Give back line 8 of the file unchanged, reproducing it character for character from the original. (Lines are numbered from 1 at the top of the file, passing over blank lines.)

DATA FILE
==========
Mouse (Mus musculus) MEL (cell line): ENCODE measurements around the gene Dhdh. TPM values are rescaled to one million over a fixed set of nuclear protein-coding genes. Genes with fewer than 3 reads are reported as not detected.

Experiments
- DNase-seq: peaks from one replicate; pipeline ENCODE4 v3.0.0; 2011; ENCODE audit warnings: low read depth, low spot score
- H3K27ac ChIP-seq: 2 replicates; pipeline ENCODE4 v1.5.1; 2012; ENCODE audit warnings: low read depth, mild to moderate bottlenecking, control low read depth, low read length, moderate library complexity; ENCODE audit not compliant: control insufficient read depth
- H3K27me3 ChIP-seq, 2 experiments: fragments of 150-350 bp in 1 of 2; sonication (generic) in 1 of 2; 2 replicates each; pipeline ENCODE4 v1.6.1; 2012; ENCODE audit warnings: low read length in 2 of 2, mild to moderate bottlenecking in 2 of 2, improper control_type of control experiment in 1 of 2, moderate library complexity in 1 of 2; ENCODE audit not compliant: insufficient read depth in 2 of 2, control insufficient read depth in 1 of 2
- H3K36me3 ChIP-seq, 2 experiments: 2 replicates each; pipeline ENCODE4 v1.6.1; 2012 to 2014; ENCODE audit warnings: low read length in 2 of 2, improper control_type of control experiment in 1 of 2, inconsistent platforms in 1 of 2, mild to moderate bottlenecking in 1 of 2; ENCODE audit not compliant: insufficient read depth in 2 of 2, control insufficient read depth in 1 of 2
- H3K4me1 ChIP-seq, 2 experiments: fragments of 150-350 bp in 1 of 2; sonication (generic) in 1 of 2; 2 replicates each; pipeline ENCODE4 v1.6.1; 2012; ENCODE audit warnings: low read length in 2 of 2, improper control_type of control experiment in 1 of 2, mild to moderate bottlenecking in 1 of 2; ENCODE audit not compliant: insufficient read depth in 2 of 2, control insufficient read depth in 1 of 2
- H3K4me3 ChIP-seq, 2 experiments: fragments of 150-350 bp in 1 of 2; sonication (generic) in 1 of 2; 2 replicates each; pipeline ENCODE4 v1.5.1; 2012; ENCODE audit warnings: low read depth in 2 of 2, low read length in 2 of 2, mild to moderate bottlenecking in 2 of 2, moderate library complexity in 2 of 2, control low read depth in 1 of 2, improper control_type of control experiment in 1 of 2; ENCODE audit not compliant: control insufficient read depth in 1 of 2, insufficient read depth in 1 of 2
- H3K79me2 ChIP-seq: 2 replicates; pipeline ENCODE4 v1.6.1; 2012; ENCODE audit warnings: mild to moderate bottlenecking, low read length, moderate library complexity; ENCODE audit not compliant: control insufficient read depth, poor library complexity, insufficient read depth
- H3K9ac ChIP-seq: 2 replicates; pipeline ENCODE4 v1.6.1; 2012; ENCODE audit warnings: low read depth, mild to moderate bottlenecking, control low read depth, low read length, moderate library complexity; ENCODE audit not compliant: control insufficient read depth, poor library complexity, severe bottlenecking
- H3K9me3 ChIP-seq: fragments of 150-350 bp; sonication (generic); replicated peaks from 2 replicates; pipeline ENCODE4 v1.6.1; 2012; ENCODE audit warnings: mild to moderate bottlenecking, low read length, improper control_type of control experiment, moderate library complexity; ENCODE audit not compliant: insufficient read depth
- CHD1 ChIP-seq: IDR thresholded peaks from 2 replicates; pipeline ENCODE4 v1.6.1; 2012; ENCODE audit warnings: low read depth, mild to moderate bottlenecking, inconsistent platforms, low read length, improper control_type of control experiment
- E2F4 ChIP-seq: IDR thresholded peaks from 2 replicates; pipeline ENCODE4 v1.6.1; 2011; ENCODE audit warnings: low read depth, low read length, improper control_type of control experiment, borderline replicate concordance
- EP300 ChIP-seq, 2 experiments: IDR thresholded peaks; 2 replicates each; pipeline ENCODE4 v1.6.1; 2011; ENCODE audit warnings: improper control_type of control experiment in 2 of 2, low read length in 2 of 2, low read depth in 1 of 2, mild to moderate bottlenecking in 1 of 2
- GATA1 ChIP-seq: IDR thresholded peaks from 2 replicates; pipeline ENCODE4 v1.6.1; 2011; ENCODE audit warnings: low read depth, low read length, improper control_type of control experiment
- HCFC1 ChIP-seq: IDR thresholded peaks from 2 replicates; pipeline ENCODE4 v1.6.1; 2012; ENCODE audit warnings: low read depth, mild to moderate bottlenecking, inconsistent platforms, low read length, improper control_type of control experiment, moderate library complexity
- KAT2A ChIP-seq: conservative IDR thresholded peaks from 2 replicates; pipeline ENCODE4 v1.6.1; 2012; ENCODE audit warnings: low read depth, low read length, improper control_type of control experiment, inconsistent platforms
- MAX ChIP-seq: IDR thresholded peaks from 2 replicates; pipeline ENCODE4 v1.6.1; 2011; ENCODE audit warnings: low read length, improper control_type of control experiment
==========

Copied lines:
- H3K4me3 ChIP-seq, 2 experiments: fragments of 150-350 bp in 1 of 2; sonication (generic) in 1 of 2; 2 replicates each; pipeline ENCODE4 v1.5.1; 2012; ENCODE audit warnings: low read depth in 2 of 2, low read length in 2 of 2, mild to moderate bottlenecking in 2 of 2, moderate library complexity in 2 of 2, control low read depth in 1 of 2, improper control_type of control experiment in 1 of 2; ENCODE audit not compliant: control insufficient read depth in 1 of 2, insufficient read depth in 1 of 2